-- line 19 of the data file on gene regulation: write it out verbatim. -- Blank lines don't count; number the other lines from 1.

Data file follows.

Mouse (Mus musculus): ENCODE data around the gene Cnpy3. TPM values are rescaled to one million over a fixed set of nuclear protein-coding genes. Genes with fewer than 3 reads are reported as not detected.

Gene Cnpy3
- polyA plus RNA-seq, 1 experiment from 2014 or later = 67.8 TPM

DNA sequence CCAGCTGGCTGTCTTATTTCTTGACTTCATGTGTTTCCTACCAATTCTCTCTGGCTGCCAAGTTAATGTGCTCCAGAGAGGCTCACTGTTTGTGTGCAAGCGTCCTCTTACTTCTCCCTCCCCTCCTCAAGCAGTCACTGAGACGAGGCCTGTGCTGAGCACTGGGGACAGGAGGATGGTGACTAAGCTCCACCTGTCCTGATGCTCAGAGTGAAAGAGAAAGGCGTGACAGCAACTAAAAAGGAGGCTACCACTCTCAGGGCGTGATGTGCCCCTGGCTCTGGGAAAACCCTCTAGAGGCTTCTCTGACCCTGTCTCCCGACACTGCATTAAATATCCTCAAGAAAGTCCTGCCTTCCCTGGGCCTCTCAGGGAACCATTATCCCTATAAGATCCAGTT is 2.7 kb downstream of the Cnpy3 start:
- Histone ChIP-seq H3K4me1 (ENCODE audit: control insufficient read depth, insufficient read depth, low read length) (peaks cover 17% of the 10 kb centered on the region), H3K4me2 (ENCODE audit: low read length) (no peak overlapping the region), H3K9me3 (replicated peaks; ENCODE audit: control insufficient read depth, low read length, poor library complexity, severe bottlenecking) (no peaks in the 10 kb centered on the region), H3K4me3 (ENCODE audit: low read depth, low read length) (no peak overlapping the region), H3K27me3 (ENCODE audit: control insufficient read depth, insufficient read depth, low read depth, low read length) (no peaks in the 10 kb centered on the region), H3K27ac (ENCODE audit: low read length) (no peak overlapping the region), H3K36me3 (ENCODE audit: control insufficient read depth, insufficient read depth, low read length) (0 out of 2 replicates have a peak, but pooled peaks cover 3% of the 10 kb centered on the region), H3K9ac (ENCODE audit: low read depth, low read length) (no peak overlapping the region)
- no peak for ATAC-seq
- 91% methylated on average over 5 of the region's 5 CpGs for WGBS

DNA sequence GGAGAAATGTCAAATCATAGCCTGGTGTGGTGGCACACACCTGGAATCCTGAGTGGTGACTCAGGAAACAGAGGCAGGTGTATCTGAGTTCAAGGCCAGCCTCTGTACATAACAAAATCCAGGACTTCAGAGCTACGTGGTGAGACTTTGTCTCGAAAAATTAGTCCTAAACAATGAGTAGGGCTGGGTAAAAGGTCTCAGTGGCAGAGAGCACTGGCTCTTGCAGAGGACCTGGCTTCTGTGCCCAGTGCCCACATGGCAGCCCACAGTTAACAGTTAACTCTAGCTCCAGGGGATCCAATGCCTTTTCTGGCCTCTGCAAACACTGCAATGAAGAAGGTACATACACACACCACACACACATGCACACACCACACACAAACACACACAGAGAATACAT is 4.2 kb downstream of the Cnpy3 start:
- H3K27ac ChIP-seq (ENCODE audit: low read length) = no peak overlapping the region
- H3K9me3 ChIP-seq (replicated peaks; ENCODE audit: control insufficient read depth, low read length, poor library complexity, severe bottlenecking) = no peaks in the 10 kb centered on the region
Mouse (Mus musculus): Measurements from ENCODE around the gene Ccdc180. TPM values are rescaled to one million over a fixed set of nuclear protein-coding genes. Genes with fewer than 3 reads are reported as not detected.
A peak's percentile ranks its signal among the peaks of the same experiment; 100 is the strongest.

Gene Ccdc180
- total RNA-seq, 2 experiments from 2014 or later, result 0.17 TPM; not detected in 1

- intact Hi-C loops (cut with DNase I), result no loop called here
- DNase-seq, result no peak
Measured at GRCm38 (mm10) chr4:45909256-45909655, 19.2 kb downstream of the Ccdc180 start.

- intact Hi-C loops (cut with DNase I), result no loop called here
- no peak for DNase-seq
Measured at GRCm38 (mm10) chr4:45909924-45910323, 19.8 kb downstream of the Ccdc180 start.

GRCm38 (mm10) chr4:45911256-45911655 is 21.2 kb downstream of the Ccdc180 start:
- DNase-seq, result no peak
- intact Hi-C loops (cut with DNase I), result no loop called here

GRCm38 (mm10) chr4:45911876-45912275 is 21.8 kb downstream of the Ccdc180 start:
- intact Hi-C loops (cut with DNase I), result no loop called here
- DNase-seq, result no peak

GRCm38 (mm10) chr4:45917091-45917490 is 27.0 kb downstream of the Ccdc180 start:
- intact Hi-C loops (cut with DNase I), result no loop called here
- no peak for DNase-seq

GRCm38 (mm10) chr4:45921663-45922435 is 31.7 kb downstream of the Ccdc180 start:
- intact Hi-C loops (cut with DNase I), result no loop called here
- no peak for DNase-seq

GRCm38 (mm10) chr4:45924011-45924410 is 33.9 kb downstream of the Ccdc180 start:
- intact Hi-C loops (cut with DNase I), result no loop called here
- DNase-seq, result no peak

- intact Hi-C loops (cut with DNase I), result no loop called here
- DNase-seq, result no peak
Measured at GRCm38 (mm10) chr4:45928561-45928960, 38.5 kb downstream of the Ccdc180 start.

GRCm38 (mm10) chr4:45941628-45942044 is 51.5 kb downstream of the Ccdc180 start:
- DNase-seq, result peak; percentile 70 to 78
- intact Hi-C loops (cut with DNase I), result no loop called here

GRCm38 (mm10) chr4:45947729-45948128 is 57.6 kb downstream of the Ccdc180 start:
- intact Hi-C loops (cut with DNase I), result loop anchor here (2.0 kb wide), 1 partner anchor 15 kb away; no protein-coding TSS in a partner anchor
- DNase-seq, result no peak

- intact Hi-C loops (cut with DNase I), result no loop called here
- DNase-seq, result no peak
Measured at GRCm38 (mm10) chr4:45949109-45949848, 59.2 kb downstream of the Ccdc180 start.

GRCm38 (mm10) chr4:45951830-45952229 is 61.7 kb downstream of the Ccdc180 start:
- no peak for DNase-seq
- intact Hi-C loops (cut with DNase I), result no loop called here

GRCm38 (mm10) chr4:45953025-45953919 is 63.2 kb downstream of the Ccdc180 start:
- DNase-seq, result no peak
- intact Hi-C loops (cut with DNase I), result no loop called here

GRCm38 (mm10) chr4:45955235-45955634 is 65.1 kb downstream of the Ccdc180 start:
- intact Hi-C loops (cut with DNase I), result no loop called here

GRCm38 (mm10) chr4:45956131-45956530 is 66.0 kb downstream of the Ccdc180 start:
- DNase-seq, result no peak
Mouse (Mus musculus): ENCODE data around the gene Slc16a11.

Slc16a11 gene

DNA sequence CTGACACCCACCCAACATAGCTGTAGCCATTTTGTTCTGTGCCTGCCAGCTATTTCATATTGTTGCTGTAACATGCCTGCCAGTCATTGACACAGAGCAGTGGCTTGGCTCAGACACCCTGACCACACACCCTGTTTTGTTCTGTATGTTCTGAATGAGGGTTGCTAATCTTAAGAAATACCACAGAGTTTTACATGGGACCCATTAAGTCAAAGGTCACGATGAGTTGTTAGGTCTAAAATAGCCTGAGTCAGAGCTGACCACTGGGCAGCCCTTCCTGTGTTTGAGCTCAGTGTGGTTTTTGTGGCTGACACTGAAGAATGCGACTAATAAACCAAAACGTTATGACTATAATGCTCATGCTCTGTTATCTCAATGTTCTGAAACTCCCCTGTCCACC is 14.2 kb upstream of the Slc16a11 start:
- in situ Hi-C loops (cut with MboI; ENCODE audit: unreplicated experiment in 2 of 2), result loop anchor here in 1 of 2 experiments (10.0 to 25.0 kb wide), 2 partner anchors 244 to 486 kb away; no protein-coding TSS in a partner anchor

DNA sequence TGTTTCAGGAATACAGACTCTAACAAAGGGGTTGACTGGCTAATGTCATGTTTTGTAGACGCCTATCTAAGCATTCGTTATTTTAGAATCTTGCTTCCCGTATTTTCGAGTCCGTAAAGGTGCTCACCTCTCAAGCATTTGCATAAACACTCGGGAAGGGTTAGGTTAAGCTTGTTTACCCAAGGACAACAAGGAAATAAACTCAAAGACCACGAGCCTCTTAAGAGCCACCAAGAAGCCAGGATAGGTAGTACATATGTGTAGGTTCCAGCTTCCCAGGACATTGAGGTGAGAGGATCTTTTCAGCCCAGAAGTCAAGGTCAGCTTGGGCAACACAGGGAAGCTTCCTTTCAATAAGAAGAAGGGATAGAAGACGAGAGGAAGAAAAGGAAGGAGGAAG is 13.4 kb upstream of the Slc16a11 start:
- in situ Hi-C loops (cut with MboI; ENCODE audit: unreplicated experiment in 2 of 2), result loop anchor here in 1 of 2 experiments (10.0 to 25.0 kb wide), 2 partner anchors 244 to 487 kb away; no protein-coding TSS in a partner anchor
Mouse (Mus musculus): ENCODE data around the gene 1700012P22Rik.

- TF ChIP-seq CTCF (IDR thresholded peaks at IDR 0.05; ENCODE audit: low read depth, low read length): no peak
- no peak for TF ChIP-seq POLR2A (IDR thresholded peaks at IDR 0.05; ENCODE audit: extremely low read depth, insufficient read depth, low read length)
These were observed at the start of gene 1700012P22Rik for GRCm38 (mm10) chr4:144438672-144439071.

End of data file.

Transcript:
- no peak for DNase-seq